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# Emulating Numeric Types in Python

Python includes built-in mathematical data structures like complex numbers, floating-point numbers, and integers. But occasionally we might want to develop our own custom-behaved number classes. Here, the idea of imitating number classes is put into use. We can create objects that can be used in the same way as native numeric classes by simulating them. We will look at how to simulate numeric classes in Python in this article.

## Example 1: Emulating Addition

class MyNumber: def __init__(self, x): self.x = x def __add__(self, other): return MyNumber(self.x + other.x) a = MyNumber(2) b = MyNumber(3) c = a + b print(c.x)

## Output

5

Here, we define a custom class MyNumber that takes a value x as input. Then the **__add__ **method, which is called when the + operator is used between two instances of MyNumber. This method returns a new instance of MyNumber with the sum of the two input values

## Example 2: Emulating Comparison

class MyNumber: def __init__(self, x): self.x = x def __eq__(self, other): return self.x == other.x a = MyNumber(2) b = MyNumber(3) c = MyNumber(2) print(a == b) print(a == c)

## Output

False True

A custom class MyNumber that takes a value x as input. We then define the **__eq__ **method, which is called when the **==** operator is used between two instances of MyNumber. This method returns True if the values of the two instances are equal, and False otherwise.

## Emulating Fractions as a Numeric Type

Let's examine a more thorough illustration of a number type. To symbolize a fraction as a numerator and a denominator, create a class called Fraction. Then add numeric type support with arithmetic operations like add, remove, multiply, divide, as well as how to compare numbers.

## Example

class Fraction: def __init__(self, num, deno=1): self.num = num self.deno = deno def __str__(self): if self.deno == 1: return str(self.num) else: return "{}/{}".format(self.num, self.deno) def __add__(self, other): if isinstance(other, int): other = Fraction(other) common_deno = self.deno * other.deno num = self.num * other.deno + other.num * self.deno return Fraction(num, common_deno).simplify() def __sub__(self, other): if isinstance(other, int): other = Fraction(other) common_deno = self.deno * other.deno num = self.num * other.deno - other.num * self.deno return Fraction(num, common_deno).simplify() def __mul__(self, other): if isinstance(other, int): other = Fraction(other) num = self.num * other.nu deno = self.deno * other.deno return Fraction(num, deno).simplify() def __truediv__(self, other): if isinstance(other, int): other = Fraction(other) if isinstance(other, float): return float(self.num / self.deno) / other num = self.num * other.deno deno = self.deno * other.num return Fraction(num, deno) def gcd(self, a, b): if b == 0: return a else: return self.gcd(b, a % b) def simplify(self): divisor = self.gcd(self.num, self.deno) num = self.num // divisor deno = self.deno // divisor if deno < 0: num = -num deno = -deno return Fraction(num, deno) # Create some Fraction objects f1 = Fraction(2, 3) f2 = Fraction(3, 4) f3 = Fraction(1, 2) # Perform some operations print(f1 + f2) print(f2 - f3) print(f1 * f3) print(f1 / f2)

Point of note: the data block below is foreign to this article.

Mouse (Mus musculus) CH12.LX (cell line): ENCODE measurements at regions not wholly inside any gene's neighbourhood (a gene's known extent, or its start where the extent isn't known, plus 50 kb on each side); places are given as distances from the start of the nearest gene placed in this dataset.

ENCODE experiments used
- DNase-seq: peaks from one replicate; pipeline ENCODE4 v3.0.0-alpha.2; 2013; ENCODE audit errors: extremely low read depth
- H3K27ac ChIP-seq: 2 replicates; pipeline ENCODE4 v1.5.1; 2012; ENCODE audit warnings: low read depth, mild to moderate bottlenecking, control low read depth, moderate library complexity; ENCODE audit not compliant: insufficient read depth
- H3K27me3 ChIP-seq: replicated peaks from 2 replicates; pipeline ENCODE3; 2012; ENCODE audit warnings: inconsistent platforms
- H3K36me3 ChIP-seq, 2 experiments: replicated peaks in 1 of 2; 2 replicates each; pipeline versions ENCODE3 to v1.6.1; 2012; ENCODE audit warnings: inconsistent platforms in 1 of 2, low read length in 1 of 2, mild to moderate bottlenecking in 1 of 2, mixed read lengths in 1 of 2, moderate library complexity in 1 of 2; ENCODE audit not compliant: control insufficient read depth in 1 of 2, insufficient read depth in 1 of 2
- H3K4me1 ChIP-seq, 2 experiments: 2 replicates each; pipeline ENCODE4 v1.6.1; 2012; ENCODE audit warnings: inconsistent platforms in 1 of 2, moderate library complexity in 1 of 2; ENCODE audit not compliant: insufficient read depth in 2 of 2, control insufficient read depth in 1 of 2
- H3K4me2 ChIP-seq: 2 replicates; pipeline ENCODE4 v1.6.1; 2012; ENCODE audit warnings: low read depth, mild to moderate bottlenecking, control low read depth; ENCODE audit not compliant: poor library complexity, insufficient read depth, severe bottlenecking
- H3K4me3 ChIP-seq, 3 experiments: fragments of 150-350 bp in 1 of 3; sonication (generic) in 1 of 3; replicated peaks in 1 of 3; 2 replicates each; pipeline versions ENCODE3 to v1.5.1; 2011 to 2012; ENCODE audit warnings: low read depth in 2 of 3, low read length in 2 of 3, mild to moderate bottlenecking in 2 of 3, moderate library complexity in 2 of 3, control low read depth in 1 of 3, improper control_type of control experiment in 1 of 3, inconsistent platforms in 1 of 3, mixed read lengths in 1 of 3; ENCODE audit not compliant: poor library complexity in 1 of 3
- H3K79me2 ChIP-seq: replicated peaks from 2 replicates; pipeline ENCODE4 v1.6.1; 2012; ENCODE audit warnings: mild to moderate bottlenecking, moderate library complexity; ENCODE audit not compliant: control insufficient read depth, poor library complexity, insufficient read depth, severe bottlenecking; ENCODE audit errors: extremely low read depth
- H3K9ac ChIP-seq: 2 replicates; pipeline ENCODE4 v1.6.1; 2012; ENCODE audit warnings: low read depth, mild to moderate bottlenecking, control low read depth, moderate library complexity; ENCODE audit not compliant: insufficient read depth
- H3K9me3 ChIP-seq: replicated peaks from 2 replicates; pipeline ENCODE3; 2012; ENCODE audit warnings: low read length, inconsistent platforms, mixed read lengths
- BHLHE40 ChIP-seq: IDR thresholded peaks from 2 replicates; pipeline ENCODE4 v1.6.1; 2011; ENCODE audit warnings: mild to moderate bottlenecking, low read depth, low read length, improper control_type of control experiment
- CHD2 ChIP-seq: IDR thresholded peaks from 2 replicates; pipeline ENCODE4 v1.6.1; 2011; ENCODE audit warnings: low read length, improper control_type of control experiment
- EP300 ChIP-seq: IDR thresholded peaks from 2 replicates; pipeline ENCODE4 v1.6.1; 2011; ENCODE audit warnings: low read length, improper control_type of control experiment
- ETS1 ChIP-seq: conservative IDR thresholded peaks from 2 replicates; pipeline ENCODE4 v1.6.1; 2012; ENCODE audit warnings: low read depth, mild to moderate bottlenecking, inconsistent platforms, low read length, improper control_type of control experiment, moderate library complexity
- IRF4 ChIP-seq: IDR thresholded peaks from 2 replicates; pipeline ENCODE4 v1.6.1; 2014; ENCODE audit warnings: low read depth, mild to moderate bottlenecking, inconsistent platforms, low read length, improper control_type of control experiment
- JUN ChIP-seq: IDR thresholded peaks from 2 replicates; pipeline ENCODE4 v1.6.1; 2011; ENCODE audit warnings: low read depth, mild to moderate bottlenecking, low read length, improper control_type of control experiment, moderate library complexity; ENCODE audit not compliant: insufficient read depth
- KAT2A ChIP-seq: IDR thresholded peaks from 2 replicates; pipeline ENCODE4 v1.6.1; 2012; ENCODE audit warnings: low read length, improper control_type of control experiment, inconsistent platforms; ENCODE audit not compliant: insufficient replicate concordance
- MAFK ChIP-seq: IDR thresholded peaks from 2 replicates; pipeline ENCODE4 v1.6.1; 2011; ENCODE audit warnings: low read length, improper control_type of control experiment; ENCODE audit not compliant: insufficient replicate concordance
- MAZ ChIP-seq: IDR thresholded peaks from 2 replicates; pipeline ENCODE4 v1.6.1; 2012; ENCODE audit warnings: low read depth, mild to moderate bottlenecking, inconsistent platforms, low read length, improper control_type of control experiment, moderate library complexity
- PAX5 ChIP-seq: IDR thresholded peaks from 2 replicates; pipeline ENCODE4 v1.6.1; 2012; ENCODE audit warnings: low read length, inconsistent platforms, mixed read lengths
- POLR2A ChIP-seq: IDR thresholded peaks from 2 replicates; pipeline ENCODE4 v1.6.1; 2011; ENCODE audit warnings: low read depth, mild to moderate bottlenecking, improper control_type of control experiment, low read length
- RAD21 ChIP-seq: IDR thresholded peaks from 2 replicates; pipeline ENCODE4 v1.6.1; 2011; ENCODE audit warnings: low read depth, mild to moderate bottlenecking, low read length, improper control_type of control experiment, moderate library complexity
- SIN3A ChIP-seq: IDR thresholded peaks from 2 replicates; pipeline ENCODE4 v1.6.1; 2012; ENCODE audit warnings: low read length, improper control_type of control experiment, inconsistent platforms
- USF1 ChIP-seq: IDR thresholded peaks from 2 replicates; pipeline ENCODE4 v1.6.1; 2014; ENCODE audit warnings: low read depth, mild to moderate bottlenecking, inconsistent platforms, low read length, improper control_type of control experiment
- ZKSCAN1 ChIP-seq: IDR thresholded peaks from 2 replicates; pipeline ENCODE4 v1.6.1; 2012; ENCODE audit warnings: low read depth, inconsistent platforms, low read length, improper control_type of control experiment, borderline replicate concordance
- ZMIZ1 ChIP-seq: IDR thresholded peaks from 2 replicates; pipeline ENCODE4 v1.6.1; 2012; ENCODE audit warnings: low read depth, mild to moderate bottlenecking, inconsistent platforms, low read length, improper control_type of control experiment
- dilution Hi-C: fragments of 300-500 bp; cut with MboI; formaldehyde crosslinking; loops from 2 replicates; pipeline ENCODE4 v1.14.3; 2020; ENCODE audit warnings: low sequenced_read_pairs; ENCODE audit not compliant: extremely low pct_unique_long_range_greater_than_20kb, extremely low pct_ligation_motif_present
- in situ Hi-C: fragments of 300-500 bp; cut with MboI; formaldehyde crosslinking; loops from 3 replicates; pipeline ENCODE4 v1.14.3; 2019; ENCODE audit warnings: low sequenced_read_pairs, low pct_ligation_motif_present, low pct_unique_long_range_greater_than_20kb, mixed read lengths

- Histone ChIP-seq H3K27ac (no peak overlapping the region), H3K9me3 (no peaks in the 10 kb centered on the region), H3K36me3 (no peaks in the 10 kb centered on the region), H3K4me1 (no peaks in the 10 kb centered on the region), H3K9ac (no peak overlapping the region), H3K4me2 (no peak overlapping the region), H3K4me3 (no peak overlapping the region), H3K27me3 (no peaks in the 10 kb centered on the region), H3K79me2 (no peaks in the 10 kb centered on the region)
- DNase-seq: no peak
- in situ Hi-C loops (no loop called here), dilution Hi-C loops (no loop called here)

## Output

17/12 1/4 1/3 8/9

The Fraction class is a nifty way to perform arithmetic operations on Fraction objects. We'll define the **init, str, add, sub, mul, and truediv** methods to handle arithmetic. In addition, we'll define two helper methods, gcd and simplify, which help us reduce fractions to their simplest form.

After making three Fraction objects with various numbers,** f1, f2, and f3 - the +, -, *, and /** operators can be used to conduct a wide range of actions on these objects, and the outcomes can then be printed. It's important to note that the truediv function accepts any form of operand, including floating-point numbers, integers, and fractional objects. It gives a float result if the other is a float, and a fraction result if it is not. Therefore, we can use formulas like **f1 / 2.0 or f2 / f3** without risk and anticipate a div outcome.

## Applications

Implementing

**specialized numerical types**with specific behavior, such as fractions or complex numbers, is one use for emulating numeric categories.Employing more effective data structures and methods to

**increase the efficiency of numerical calculations.**Giving

**numerical processes a more descriptive**and understandable vocabulary will make code easier to comprehend and manage.

## Conclusion

By simulating numeric types in Python, it is possible to build unique numerical types with specialized and tailored behavior, enhance calculation speed, and make their code easier to understand and manage. To specify how objects of their custom types act when subjected to arithmetic operations use “magic methods” or “dunder methods” such as **__add__**, **__sub__**, **and __truediv__**. All of these allow you to override the default behavior in a way that you want in order to mimic numeric type operations on any class or object of choice.